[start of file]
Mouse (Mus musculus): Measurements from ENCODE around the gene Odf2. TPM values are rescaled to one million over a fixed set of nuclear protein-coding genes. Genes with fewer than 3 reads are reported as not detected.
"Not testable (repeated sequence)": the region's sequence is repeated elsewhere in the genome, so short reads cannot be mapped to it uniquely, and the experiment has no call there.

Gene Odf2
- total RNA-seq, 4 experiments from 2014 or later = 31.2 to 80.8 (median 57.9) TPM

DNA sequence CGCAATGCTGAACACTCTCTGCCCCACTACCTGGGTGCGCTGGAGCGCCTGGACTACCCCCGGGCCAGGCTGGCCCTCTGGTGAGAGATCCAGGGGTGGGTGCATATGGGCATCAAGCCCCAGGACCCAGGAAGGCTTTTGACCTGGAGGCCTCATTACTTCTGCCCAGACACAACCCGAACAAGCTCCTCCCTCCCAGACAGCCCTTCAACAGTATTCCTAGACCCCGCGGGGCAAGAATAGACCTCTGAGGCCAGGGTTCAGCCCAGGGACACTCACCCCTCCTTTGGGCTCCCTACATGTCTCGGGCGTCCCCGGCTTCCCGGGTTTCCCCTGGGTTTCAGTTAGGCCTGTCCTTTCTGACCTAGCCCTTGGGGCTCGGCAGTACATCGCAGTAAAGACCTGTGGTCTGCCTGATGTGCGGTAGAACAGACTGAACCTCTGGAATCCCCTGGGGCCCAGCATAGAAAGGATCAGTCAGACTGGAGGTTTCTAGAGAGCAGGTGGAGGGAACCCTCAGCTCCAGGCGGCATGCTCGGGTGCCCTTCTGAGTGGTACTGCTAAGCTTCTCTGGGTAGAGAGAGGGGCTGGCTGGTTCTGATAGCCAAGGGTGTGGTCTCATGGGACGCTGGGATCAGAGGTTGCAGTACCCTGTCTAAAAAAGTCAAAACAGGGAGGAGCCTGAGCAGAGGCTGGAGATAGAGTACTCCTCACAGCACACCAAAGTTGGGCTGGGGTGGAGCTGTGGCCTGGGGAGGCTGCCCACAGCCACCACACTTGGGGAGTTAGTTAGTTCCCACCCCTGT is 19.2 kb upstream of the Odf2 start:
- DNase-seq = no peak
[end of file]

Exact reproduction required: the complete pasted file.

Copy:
Mouse (Mus musculus): Measurements from ENCODE around the gene Odf2. TPM values are rescaled to one million over a fixed set of nuclear protein-coding genes. Genes with fewer than 3 reads are reported as not detected.
"Not testable (repeated sequence)": the region's sequence is repeated elsewhere in the genome, so short reads cannot be mapped to it uniquely, and the experiment has no call there.

Gene Odf2
- total RNA-seq, 4 experiments from 2014 or later = 31.2 to 80.8 (median 57.9) TPM

DNA sequence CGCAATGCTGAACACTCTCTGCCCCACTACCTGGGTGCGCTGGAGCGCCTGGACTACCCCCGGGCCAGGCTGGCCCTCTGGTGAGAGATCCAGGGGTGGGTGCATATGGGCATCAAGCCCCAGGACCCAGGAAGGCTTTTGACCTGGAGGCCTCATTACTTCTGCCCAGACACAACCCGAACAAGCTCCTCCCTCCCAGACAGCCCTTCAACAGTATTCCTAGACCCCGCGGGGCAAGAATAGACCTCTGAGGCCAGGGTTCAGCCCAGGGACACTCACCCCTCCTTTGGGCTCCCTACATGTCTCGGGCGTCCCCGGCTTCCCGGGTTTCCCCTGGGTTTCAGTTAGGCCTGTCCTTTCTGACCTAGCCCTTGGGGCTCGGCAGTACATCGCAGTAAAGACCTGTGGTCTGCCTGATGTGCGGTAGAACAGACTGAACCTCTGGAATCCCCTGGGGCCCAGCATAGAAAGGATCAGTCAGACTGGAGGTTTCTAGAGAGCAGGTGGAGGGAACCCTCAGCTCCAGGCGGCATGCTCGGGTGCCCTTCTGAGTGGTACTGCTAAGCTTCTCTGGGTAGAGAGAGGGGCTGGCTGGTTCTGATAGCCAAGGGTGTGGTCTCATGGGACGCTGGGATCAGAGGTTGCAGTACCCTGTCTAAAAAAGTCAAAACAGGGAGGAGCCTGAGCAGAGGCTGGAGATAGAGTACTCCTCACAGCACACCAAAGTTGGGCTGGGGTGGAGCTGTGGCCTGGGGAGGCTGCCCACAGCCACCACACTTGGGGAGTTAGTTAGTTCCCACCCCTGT is 19.2 kb upstream of the Odf2 start:
- DNase-seq = no peak